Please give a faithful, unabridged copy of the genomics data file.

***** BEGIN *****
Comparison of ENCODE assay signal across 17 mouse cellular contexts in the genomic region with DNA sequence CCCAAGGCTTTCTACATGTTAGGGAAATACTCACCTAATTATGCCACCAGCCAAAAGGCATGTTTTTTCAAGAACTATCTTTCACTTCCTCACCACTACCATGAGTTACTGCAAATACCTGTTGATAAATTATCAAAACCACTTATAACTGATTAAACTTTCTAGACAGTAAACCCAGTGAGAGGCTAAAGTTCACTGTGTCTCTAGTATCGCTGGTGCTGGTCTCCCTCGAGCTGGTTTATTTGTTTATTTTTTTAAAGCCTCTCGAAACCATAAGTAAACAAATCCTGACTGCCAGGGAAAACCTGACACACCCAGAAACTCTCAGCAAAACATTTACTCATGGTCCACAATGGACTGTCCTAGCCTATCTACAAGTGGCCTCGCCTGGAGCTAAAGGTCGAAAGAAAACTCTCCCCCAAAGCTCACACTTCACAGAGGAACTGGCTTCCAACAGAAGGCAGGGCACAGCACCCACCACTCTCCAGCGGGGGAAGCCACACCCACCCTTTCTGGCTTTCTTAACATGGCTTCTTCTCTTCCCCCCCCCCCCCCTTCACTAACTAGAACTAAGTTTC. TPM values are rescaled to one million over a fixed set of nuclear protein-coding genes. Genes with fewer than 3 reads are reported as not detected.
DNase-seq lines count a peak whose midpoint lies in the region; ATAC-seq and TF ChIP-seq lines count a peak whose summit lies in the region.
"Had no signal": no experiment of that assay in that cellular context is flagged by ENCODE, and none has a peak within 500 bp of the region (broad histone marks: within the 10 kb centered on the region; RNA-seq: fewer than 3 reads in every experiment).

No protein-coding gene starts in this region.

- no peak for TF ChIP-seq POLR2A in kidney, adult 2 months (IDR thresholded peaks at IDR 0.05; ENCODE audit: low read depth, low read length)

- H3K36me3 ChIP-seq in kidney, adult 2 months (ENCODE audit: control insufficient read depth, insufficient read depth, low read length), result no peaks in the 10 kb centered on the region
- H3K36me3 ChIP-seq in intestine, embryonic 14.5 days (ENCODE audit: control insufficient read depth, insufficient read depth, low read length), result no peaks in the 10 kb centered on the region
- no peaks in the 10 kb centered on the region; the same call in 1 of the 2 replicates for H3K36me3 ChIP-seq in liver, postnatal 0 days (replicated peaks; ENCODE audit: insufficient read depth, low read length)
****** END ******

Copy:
Comparison of ENCODE assay signal across 17 mouse cellular contexts in the genomic region with DNA sequence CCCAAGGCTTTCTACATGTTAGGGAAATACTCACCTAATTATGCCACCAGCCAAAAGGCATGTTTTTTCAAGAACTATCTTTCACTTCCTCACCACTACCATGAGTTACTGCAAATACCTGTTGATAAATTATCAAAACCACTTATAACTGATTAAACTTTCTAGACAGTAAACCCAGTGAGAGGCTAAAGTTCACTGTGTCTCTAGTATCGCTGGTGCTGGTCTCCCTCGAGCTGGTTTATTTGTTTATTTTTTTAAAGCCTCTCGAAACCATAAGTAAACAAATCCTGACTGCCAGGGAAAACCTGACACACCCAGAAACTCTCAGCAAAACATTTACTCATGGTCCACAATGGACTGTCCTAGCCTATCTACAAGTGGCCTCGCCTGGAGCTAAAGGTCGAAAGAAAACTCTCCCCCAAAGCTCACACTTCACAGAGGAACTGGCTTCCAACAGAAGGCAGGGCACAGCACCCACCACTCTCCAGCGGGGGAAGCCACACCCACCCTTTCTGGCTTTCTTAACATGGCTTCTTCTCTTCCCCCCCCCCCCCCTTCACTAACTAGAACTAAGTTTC. TPM values are rescaled to one million over a fixed set of nuclear protein-coding genes. Genes with fewer than 3 reads are reported as not detected.
DNase-seq lines count a peak whose midpoint lies in the region; ATAC-seq and TF ChIP-seq lines count a peak whose summit lies in the region.
"Had no signal": no experiment of that assay in that cellular context is flagged by ENCODE, and none has a peak within 500 bp of the region (broad histone marks: within the 10 kb centered on the region; RNA-seq: fewer than 3 reads in every experiment).

No protein-coding gene starts in this region.

- no peak for TF ChIP-seq POLR2A in kidney, adult 2 months (IDR thresholded peaks at IDR 0.05; ENCODE audit: low read depth, low read length)

- H3K36me3 ChIP-seq in kidney, adult 2 months (ENCODE audit: control insufficient read depth, insufficient read depth, low read length), result no peaks in the 10 kb centered on the region
- H3K36me3 ChIP-seq in intestine, embryonic 14.5 days (ENCODE audit: control insufficient read depth, insufficient read depth, low read length), result no peaks in the 10 kb centered on the region
- no peaks in the 10 kb centered on the region; the same call in 1 of the 2 replicates for H3K36me3 ChIP-seq in liver, postnatal 0 days (replicated peaks; ENCODE audit: insufficient read depth, low read length)